Who is going to clean it all up?

If Santa is not careful, he will also bring dirt into the house as well as presents. We offer practical tips on how to remove this dirt quickly.

We will also provide an insight into how Christmas is celebrated around the world – by looking at different Christmas customs and traditions.


With vacuum cleaners, floor cleaners and pressure washers

This is something we have all encountered: Santa comes down the chimney at night and in all the festive excitement, the ash in the fireplace has been forgotten. Although Santa is guaranteed a soft landing, the entire floor will be covered in ash. This can be cleaned in next to no time with an ash vacuum cleaner. But what if there are still traces of dirt left behind?


Footprints and sleighs

If it is the white Christmas we all wish for, Santa will leave messy and wet footprints behind after putting the presents under the tree. This dirt must also be removed quickly. The new Floor Cleaner FC 5 is perfect for the job. It cleans tiles, parquet and plastic floors quickly and the children can look forward to opening their presents.

To make the sleigh sparkle for its journey through the snow at night, it must also be cleaned occasionally. A pressure washer for efficiently cleaning all types of vehicles is also ideal for this task. It saves time and energy just before Santa and his busy helpers spread Christmas cheer throughout the world. This is also a good opportunity to clean inside the sleigh. A powerful multi-purpose vacuum cleaner with the right accessories will quickly remove every last crumb from the smallest crevices in upholstery.

Brief step-by-step instructions:

  1. Place the sleigh in a secure position.
  2. Clean the sleigh from bottom to top – this way you can see where you have already cleaned.
  3. Do not forget to wax the runners.
  4. Vacuum out the interior space.

Santa, his helpers and the entire family will be pleased when it is clean.

Christmas around the world

Different countries, different customs and different traditions. This popular saying also applies to Christmas celebrations. In many countries, people celebrate Christmas with different customs and traditions. Come with us on a trip around the world and see how differently Christmas is celebrated.

The Americas

Santa Claus is very popular in the USA. The sleigh is led by eight reindeer, and presents are placed under the Christmas tree during the night of 24 to 25 December. Children usually leave a glass of milk and some biscuits for Santa on Christmas Eve.

In Mexico, celebrations already start twelve days before Christmas Eve. People go from house to house looking for somewhere for Mary and Joseph to stay on Christmas Eve. A piñata made of papier-mâché is filled with sweets and fruit and hit with a stick until the sweets fall out.

In Brazil, Christmas trees and Christmas cribs as well as colourfully decorated houses are part of the festive season. This custom also exists in Colombia. On 7 December, "Little Candles' Day", streets and houses in the towns and cities are lit up by thousands of candles and lanterns. Firework displays are traditional on Christmas Eve.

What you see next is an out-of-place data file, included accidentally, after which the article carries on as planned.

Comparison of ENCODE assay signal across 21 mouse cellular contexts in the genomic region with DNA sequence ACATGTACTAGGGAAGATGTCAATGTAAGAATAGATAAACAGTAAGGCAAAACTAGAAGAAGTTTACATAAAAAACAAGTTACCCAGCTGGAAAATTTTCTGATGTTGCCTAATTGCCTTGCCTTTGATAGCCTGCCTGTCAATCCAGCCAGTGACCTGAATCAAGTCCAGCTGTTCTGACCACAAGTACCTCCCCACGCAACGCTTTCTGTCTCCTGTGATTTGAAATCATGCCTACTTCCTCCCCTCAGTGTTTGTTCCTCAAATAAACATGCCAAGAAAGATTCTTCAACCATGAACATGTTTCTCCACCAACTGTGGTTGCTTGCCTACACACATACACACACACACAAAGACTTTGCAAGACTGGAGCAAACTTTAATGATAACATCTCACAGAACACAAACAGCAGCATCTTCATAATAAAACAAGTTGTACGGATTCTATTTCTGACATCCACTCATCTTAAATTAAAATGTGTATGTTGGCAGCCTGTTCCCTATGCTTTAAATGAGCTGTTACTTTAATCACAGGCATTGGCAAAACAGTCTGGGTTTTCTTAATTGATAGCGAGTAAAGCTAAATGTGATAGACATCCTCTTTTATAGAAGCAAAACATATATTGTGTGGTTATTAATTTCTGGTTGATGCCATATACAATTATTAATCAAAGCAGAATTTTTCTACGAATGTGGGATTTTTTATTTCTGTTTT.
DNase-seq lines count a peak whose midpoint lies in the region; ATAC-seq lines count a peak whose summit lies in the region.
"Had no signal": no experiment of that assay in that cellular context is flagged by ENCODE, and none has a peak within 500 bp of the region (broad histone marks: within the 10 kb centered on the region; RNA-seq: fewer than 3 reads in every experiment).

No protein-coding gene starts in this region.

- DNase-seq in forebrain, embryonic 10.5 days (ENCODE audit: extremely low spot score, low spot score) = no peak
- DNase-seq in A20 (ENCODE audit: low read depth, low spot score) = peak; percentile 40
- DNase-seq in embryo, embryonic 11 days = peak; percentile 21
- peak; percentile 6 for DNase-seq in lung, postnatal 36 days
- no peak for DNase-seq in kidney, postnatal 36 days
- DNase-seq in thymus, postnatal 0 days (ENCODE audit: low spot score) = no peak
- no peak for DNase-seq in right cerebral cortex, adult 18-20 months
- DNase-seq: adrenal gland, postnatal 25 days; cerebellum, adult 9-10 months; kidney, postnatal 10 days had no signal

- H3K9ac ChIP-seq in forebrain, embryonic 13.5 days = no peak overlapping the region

Africa and Asia

Christmas is also celebrated in some African countries. For example, in the Congo, nativity plays take place on Christmas Eve, which last for hours and are accompanied by church choirs.

In some Asiatic countries, Christmas is not a holiday, but is celebrated by some people with decorations. Only in the predominantly Catholic Philippines in Southeast Asia is Christmas the most significant festival – and it is celebrated for as long as possible every year. The only East Asian country to celebrate Christmas as a public holiday is South Korea.

Europe and Russia

In Europe, there are also many different customs and traditions. Whereas in Germany the infant Jesus and Father Christmas are part of Christmas, in countries that are predominantly Catholic such as Poland, the emphasis is on the infant Jesus. In parts of Italy, the old woman Befana also delivers gifts to children – however only on 6 January.

In France, Christmas is celebrated on a large scale. In some parts of the country, there is the custom to eat 13 different desserts. In Portugal, it is traditional to take logs to the main square in towns or villages and light a bonfire to warm baby Jesus. In Greece, Saint Basil delivers the presents, yet only on New Year's Day, while in Russia, Grandfather Frost – accompanied by his granddaughter, Snow Maiden – appear on 7 January.




In Scandinavia, he is known as the Yule Goat or Julbock, which is depicted as a billy goat and often seen hanging on Christmas trees as a straw decoration. In earlier times he also brought the presents, until he was ousted by Father Christmas during the 19th century. However, the name remained in Finland, at least, where Father Christmas is called Joulupukki and is ably supported by his wife, Joulumuori. And every year, in the Swedish city of Gävle, it is a tradition that a huge, three-tonne straw Julbock is put on display.

Elves and trolls are always present in Scandinavian countries – either as Santa's little helpers or as rascals who play small tricks on people. In Norway, for example, it is said that the little helpers, the Julnissen, become angry if they find no groats by the door or window.


Given that both countries lie in the southern hemisphere, Australia and New Zealand – like parts of South America – celebrate Christmas in the summer. Despite this, Christmas decorations can still be seen and traditional festive food is eaten. And what is more, a Christmas song by an Australian artist talks of six snow-white kangaroos pulling Father Christmas' sleigh.


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